According to the 2013 World Malaria Report, malaria incidence and mortality rates were reduced by about 31% and 49%, respectively, in the World Health Organization (WHO) African Region between 2000 and 2012. These substantial reductions occurred as a result of a major scale-up of vector control interventions, diagnostic testing, and treatment with artemisinin-based combination therapies (ACTs). However, much remains to be done. The disease still took an estimated 627,000 lives in 2012, mostly children under five years of age in Africa.
Working closely with the President’s Malaria Initiative (PMI) both in Washington and in PMI focus countries, the Systems for Improved Access to Pharmaceuticals and Services (SIAPS) Program aims to ensure the availability of quality pharmaceutical products and effective pharmaceutical services in support of PMI objectives. To this end, and based on PMI’s malaria program priorities, SIAPS endeavors to improve pharmaceutical governance, build capacity to manage malaria products, strengthen information management, strengthen financing strategies and mechanisms to improve access to malaria medicines, and improve the quality of pharmaceutical services provided to malaria patients.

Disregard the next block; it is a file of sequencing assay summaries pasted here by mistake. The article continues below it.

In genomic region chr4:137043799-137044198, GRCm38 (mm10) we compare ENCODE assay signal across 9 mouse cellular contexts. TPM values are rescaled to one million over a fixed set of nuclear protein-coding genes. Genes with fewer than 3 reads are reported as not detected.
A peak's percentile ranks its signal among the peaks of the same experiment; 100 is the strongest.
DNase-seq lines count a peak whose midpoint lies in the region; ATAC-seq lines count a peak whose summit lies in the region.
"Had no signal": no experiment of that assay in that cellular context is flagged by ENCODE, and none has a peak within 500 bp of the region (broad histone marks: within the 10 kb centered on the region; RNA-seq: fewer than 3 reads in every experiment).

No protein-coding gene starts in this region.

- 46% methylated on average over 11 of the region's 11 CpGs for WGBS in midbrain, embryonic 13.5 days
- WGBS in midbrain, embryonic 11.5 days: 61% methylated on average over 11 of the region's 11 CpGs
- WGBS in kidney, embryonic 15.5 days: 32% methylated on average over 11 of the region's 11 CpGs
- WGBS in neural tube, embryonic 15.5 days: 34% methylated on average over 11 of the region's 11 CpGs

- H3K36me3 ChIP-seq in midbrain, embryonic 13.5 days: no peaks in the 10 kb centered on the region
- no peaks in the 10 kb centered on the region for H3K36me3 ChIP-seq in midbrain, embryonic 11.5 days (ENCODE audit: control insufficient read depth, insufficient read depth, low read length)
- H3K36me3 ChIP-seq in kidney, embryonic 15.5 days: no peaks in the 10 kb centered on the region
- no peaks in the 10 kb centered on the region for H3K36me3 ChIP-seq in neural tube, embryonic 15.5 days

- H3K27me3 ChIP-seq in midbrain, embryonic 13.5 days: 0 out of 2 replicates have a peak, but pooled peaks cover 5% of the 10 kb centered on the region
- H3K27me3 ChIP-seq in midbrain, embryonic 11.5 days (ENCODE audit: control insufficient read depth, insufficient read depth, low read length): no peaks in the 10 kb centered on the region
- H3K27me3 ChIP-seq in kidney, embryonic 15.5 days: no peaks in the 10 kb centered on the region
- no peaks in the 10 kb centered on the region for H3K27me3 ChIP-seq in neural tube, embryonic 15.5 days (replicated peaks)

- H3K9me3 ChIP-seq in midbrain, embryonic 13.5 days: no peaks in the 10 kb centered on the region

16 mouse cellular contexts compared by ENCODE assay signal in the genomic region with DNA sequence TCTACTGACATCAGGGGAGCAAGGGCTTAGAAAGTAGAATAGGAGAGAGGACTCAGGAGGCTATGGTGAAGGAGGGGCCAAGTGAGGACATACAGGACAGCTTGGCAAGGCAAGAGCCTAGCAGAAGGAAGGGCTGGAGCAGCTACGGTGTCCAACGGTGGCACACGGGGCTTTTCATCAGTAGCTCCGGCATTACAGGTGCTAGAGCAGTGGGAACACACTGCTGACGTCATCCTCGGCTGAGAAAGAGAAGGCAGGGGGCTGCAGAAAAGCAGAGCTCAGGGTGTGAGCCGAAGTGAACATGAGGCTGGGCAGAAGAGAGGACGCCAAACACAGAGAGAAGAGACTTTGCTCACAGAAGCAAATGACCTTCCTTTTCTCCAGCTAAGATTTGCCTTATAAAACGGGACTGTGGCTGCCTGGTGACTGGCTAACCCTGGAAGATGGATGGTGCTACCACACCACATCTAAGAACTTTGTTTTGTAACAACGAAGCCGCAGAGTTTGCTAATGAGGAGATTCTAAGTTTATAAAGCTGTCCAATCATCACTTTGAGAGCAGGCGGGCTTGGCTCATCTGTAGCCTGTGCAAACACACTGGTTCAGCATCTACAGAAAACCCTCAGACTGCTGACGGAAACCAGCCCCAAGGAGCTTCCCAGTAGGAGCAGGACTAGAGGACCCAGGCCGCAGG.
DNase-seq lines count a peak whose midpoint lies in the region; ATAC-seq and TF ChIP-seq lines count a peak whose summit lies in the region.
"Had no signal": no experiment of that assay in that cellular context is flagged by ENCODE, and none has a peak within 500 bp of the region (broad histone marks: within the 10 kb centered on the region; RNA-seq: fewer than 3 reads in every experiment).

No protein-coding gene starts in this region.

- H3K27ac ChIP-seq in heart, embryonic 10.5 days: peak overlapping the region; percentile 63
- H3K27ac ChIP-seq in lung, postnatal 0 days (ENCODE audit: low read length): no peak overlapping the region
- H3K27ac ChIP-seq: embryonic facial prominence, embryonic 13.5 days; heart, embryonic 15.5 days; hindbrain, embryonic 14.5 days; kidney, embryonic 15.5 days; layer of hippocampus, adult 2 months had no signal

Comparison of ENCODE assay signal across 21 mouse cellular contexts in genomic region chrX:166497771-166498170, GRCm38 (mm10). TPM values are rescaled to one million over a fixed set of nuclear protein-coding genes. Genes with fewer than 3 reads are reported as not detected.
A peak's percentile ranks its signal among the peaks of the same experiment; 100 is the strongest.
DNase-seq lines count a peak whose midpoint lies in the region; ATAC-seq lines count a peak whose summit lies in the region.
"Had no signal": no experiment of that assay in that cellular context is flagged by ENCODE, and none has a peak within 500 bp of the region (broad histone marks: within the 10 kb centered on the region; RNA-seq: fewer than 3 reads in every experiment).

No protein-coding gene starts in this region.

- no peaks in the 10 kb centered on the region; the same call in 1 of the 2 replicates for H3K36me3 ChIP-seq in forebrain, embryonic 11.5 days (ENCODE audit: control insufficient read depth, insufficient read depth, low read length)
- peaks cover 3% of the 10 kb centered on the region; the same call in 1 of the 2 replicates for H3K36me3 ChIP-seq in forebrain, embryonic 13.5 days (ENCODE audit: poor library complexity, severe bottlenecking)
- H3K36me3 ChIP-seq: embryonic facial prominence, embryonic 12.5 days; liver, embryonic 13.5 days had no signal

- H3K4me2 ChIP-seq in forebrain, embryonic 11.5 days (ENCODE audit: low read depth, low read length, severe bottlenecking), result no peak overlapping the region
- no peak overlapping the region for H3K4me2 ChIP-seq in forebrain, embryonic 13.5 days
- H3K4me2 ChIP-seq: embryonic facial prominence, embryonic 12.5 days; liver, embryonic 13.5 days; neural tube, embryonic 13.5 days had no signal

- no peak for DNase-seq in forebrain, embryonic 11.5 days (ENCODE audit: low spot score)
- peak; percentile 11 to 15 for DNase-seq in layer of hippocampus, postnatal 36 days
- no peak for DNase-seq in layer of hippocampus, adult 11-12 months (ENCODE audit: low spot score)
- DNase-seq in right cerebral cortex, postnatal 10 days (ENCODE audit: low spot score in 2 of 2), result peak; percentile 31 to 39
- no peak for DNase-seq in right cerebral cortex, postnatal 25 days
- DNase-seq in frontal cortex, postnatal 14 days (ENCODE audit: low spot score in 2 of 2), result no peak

The SIAPS technical approach emphasizes health systems strengthening with a special focus on improving metrics, monitoring and evaluation (M&E), developing the capacity of local governments and organizations, and increasing country ownership. Through this approach, SIAPS aims to promote the availability and use of malaria products, including ACTs, rapid diagnostic tests (RDTs), and medicines for severe malaria.
This report briefly describes the major activities that SIAPS conducted at the global level and in each of the above mentioned countries and regions between July and September 2014.